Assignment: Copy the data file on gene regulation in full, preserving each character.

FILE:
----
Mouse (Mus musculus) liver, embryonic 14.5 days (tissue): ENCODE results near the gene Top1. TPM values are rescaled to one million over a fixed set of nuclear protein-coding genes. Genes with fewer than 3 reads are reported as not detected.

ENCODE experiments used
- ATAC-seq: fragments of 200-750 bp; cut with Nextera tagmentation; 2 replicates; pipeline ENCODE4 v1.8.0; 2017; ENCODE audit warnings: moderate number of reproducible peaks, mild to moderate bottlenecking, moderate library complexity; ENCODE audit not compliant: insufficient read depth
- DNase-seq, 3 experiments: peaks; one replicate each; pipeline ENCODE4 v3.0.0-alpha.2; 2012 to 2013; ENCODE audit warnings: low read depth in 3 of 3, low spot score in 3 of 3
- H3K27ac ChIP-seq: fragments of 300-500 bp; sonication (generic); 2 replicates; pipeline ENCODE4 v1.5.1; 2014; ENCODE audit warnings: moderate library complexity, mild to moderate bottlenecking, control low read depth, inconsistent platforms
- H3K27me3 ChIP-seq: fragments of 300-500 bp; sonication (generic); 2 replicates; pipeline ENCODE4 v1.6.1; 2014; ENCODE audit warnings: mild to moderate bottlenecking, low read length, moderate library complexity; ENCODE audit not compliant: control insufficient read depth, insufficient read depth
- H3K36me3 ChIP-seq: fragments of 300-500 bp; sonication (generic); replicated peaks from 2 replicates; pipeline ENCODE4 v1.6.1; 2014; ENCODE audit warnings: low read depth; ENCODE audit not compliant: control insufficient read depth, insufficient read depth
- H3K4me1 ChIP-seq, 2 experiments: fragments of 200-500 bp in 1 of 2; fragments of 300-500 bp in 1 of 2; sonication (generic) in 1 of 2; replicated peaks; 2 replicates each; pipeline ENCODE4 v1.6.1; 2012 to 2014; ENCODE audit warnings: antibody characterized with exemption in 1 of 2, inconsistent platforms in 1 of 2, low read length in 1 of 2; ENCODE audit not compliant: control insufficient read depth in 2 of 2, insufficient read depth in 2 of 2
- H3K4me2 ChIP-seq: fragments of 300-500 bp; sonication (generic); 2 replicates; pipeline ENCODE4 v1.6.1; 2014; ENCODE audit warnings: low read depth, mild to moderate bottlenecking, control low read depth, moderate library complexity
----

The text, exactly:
Mouse (Mus musculus) liver, embryonic 14.5 days (tissue): ENCODE results near the gene Top1. TPM values are rescaled to one million over a fixed set of nuclear protein-coding genes. Genes with fewer than 3 reads are reported as not detected.

ENCODE experiments used
- ATAC-seq: fragments of 200-750 bp; cut with Nextera tagmentation; 2 replicates; pipeline ENCODE4 v1.8.0; 2017; ENCODE audit warnings: moderate number of reproducible peaks, mild to moderate bottlenecking, moderate library complexity; ENCODE audit not compliant: insufficient read depth
- DNase-seq, 3 experiments: peaks; one replicate each; pipeline ENCODE4 v3.0.0-alpha.2; 2012 to 2013; ENCODE audit warnings: low read depth in 3 of 3, low spot score in 3 of 3
- H3K27ac ChIP-seq: fragments of 300-500 bp; sonication (generic); 2 replicates; pipeline ENCODE4 v1.5.1; 2014; ENCODE audit warnings: moderate library complexity, mild to moderate bottlenecking, control low read depth, inconsistent platforms
- H3K27me3 ChIP-seq: fragments of 300-500 bp; sonication (generic); 2 replicates; pipeline ENCODE4 v1.6.1; 2014; ENCODE audit warnings: mild to moderate bottlenecking, low read length, moderate library complexity; ENCODE audit not compliant: control insufficient read depth, insufficient read depth
- H3K36me3 ChIP-seq: fragments of 300-500 bp; sonication (generic); replicated peaks from 2 replicates; pipeline ENCODE4 v1.6.1; 2014; ENCODE audit warnings: low read depth; ENCODE audit not compliant: control insufficient read depth, insufficient read depth
- H3K4me1 ChIP-seq, 2 experiments: fragments of 200-500 bp in 1 of 2; fragments of 300-500 bp in 1 of 2; sonication (generic) in 1 of 2; replicated peaks; 2 replicates each; pipeline ENCODE4 v1.6.1; 2012 to 2014; ENCODE audit warnings: antibody characterized with exemption in 1 of 2, inconsistent platforms in 1 of 2, low read length in 1 of 2; ENCODE audit not compliant: control insufficient read depth in 2 of 2, insufficient read depth in 2 of 2
- H3K4me2 ChIP-seq: fragments of 300-500 bp; sonication (generic); 2 replicates; pipeline ENCODE4 v1.6.1; 2014; ENCODE audit warnings: low read depth, mild to moderate bottlenecking, control low read depth, moderate library complexity